Image via Meirav Heiman: Talmei Yekiel, from the series "Split", 2003
planting. If I look out the window to the right, this is what I see (the field, that is: not the woman.) I’ve spent hours traversing the country roads. During my five-mile hikes, I pass Amish farmers with their 6-team horses, tilling the land.
They seem to know what direction to go, unlike me.
I am split in two.
Pappy died on the first day of spring this year. And now, the family is faced with a new season of its own.
Last week this time, I was at my grandfather's funeral, surrounded by my Mennonite aunts and uncles, and family friends, some who arrived on horse and buggy. (Yes, there’s a hitching post outside the church for horses!)
No musical instruments were used during the service: just four-part harmony sung by the caped-dressed and black-hat-ed men who already knew the hymns by heart, even without the hymnbooks. It’s Harrison Ford’s “The Witness” in replay, except these are my relatives. And I love them. Uncle Joseph, who looks just like Pappy: ruddy and jolly, a Santa Claus, only better. And Uncle Luke, who should have been dead with cancer years ago, but still walks and sings and tells stories as if he were in perfect health. Aunt Dee, with her constant smile and tiny, tornado ways, and Aunt Glee: remember when I wrote about her? She’s so cute, robust, short and happy, like a weeble-wobble, and I think to myself, “I want to be that content with life when I’m her age.”
I stood up at the church pulpit when spoke at the funeral, remembering Pappy and his love for railroads and family genealogy. None of the family but him understands my “travel bug”; he traveled (as a young man) on his motorcycle to Florida help in the orange groves, so I like to think I inherited my traveling genes from him. On a map, he always circled the spot I lived, no matter what continent, what country, what city. Beside it, he wrote, “Shamash.” He always asked inquisitive, thoughtful questions about my work and the culture of my host country.
My sister and I created quite a scandal- the first females in the county to act as pallbearers: helping to carry my grandfather's coffin from the hearse to the grave. My Italian leather heels groaned (my Pappy was not a skinny man!) Behind us, the kinfolk gasped: "Women pallbearers? What will happen next?" I suspect that all across the county there will be pictures of my sister and I on the walls of country churches: "If you see these women, shun them. They were PALLBEARERS!!" But, we were his only grandchildren (my mom is an only child), and we wanted to help. It felt right, somehow.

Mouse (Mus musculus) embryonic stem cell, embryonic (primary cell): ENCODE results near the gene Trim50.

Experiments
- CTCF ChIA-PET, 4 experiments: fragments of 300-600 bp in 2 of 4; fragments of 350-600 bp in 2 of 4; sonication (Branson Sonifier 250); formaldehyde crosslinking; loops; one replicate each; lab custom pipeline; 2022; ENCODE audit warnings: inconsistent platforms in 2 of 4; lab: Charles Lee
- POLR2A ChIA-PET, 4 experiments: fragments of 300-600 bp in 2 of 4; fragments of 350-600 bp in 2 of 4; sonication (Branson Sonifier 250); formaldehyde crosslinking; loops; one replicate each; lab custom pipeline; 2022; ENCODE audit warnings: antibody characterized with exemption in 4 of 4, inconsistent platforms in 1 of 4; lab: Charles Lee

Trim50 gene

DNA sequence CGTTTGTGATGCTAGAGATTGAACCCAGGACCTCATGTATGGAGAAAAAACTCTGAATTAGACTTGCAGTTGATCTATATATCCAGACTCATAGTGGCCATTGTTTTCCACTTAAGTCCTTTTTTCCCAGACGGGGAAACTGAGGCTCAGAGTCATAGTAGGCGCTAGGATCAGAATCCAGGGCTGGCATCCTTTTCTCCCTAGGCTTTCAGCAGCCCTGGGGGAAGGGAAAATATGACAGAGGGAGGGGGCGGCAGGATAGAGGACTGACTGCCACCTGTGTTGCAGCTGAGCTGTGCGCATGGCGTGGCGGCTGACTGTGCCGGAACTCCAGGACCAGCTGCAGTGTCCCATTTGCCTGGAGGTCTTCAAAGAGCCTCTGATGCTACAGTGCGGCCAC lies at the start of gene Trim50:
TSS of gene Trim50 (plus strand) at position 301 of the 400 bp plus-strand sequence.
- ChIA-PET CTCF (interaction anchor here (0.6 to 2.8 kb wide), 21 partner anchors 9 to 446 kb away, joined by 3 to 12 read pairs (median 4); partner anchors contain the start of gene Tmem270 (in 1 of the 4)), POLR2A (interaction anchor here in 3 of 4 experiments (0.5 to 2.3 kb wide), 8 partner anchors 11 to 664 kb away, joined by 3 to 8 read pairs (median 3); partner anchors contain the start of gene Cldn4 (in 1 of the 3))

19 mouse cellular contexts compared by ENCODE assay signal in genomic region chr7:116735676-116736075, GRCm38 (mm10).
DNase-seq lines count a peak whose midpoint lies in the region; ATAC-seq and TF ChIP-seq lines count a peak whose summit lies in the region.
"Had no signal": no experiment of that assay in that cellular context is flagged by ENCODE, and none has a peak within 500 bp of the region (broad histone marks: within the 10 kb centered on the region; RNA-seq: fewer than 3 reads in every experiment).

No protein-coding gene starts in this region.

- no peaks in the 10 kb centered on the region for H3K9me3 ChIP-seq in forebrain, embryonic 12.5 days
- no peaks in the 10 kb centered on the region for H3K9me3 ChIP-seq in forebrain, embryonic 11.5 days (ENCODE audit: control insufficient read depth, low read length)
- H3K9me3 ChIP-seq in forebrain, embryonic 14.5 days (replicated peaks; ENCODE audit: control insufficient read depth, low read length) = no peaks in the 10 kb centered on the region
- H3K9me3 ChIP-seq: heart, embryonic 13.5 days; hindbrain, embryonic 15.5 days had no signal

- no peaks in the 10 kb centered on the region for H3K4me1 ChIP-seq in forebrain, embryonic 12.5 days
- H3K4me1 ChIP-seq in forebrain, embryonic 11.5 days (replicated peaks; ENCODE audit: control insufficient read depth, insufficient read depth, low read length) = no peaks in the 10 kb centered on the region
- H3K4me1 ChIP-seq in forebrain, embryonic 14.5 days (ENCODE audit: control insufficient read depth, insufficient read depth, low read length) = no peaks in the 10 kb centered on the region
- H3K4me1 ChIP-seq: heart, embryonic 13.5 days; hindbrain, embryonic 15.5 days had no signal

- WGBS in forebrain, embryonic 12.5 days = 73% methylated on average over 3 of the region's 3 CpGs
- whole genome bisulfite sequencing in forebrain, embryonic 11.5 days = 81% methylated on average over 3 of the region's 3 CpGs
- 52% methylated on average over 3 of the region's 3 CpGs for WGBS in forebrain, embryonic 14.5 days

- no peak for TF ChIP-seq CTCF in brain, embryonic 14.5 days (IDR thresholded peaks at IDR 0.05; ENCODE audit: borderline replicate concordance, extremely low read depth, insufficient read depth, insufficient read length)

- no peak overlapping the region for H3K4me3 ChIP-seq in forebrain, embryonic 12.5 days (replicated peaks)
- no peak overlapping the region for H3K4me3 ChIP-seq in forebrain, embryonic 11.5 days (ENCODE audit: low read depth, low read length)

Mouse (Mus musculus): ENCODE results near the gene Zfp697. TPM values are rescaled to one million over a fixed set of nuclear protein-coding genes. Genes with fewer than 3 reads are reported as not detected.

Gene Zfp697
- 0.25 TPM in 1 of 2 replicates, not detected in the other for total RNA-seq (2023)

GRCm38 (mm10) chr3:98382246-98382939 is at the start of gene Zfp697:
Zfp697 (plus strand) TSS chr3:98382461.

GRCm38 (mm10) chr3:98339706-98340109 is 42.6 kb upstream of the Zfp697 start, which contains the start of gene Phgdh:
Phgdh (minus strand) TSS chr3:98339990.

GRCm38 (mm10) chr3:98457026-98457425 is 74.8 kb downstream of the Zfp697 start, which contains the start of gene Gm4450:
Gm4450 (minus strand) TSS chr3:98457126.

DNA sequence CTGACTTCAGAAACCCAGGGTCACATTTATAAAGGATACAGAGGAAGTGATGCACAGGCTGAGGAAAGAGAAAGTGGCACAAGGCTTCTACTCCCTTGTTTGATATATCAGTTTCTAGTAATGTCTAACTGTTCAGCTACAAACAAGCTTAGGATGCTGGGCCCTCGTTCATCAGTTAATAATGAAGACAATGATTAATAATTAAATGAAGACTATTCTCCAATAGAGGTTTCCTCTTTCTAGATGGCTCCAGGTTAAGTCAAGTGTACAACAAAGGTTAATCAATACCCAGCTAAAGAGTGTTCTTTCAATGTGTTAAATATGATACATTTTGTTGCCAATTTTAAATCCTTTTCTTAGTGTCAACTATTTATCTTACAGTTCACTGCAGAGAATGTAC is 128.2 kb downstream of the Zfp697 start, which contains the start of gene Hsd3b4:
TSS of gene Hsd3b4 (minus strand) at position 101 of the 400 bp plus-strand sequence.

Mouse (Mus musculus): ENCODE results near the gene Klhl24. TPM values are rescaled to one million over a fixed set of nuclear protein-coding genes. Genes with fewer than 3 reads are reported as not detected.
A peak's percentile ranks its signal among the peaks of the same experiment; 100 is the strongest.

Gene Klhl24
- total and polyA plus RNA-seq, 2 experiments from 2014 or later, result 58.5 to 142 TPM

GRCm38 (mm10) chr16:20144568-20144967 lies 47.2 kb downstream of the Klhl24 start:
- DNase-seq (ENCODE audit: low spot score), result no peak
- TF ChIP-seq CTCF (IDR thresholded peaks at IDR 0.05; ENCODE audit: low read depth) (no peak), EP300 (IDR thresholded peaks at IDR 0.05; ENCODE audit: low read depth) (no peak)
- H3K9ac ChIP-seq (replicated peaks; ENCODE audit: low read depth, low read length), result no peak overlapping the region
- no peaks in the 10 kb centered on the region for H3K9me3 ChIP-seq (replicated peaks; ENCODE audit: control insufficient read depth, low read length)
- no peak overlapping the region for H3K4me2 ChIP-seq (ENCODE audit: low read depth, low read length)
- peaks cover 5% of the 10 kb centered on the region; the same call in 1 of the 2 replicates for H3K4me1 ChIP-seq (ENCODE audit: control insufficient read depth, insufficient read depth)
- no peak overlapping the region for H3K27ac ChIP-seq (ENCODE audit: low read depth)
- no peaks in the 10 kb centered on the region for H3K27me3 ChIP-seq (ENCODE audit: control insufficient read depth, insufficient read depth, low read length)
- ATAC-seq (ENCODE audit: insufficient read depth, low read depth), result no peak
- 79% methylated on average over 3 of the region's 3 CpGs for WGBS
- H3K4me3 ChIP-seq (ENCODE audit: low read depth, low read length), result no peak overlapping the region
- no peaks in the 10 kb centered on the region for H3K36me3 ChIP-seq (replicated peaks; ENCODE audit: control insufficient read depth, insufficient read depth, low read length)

There is sadness in the house with Pappy’s passing, but I know he’d laugh as the “shun the sisters” scenario, and he’d love that my heels dug into the cemetery earth. He’d want that sort of clinging; that sort of hanging on, if only to keep me here in Pennsylvania a bit longer.
My family is faced with the difficult decision about what to do concerning the care of my aging grandmother who needs round-the-clock care. My grandfather, though aging, was her primary support. They were married for 62 years. Now, she’s living with my parents, and resists returning to her home where she spent so many of her twilight years with Pappy. She has her morning cry, realizing that he’s no longer here. The rest of the day, she sits and looks out the window.
Should I come home to take care of her? The question has been echoing in thoughts all week; I awake each morning, wondering what I should do.
I am split, torn between my career and my family responsibilities.
I cannot imagine a stranger bathing my dignified, stoic grandmother: the one who worked in factories during WWII, driving forklifts. The one who rode roller coasters over and over at Hershey Park. The one who rebelled, in her own, sassy way, against the conservative relatives of her spouse. The one who looks like Queen Elizabeth, and carries herself with such regal bearing. To look at her, her 90-pound figure is that of a porcelain doll, her hair piled high on her head, her blue eyes clear. She can no longer read or sign her name. She can no longer drive or bathe herself or brush her teeth. She cannot cook for herself. She can slowly, with a trembling hand, raise a spoon to her lips. The way she says “I don’t want this” is to take the plate of food and place it to her left. She likes looking at pictures in the magazines.
If she doesn’t like the orange juice, she’ll scrunch up her face as if she’s just eaten something sour. In her own way, she communicates.
She is beautiful. And her face lights up when she sees me. And she smiles at me, and her occasional laugh reminds me of brighter, younger days. Some days she’ll use words like “evidently” or “recently”, and make a complete sentence. Other days, she speaks like a toddler.
Pappy’s buried in the ground.
Grandma is still here, as if in a dream. Not a ghost, per se. More like a sort of star that twinkles occasionally, reminding us all of that great mystery of identity; of thought; of prayer, and dreams. She’s still half-here.
She, like me, is split between two worlds.